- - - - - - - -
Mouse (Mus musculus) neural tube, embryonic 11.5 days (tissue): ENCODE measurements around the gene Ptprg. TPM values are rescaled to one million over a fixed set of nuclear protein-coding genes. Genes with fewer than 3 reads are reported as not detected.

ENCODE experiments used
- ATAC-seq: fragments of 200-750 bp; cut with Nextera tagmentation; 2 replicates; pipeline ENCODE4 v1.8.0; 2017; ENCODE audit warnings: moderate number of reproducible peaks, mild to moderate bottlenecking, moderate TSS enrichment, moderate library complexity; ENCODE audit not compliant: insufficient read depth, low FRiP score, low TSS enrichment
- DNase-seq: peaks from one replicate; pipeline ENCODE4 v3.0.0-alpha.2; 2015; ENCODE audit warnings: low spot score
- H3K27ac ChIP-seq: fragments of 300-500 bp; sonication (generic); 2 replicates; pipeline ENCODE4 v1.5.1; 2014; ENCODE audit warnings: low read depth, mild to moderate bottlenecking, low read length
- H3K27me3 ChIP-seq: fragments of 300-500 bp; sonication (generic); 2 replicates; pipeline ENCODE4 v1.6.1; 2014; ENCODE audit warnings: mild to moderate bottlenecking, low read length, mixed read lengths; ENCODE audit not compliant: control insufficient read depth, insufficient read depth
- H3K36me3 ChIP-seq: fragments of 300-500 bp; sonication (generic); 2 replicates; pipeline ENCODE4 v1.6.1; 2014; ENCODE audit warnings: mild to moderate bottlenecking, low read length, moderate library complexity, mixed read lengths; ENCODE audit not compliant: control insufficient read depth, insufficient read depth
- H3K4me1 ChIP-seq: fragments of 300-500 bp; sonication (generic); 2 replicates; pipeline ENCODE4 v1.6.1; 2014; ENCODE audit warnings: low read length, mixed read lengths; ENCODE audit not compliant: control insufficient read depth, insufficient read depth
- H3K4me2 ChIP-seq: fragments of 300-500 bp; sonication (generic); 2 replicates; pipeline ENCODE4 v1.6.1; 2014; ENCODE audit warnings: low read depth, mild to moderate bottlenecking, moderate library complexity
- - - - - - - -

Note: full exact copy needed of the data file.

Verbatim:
Mouse (Mus musculus) neural tube, embryonic 11.5 days (tissue): ENCODE measurements around the gene Ptprg. TPM values are rescaled to one million over a fixed set of nuclear protein-coding genes. Genes with fewer than 3 reads are reported as not detected.

ENCODE experiments used
- ATAC-seq: fragments of 200-750 bp; cut with Nextera tagmentation; 2 replicates; pipeline ENCODE4 v1.8.0; 2017; ENCODE audit warnings: moderate number of reproducible peaks, mild to moderate bottlenecking, moderate TSS enrichment, moderate library complexity; ENCODE audit not compliant: insufficient read depth, low FRiP score, low TSS enrichment
- DNase-seq: peaks from one replicate; pipeline ENCODE4 v3.0.0-alpha.2; 2015; ENCODE audit warnings: low spot score
- H3K27ac ChIP-seq: fragments of 300-500 bp; sonication (generic); 2 replicates; pipeline ENCODE4 v1.5.1; 2014; ENCODE audit warnings: low read depth, mild to moderate bottlenecking, low read length
- H3K27me3 ChIP-seq: fragments of 300-500 bp; sonication (generic); 2 replicates; pipeline ENCODE4 v1.6.1; 2014; ENCODE audit warnings: mild to moderate bottlenecking, low read length, mixed read lengths; ENCODE audit not compliant: control insufficient read depth, insufficient read depth
- H3K36me3 ChIP-seq: fragments of 300-500 bp; sonication (generic); 2 replicates; pipeline ENCODE4 v1.6.1; 2014; ENCODE audit warnings: mild to moderate bottlenecking, low read length, moderate library complexity, mixed read lengths; ENCODE audit not compliant: control insufficient read depth, insufficient read depth
- H3K4me1 ChIP-seq: fragments of 300-500 bp; sonication (generic); 2 replicates; pipeline ENCODE4 v1.6.1; 2014; ENCODE audit warnings: low read length, mixed read lengths; ENCODE audit not compliant: control insufficient read depth, insufficient read depth
- H3K4me2 ChIP-seq: fragments of 300-500 bp; sonication (generic); 2 replicates; pipeline ENCODE4 v1.6.1; 2014; ENCODE audit warnings: low read depth, mild to moderate bottlenecking, moderate library complexity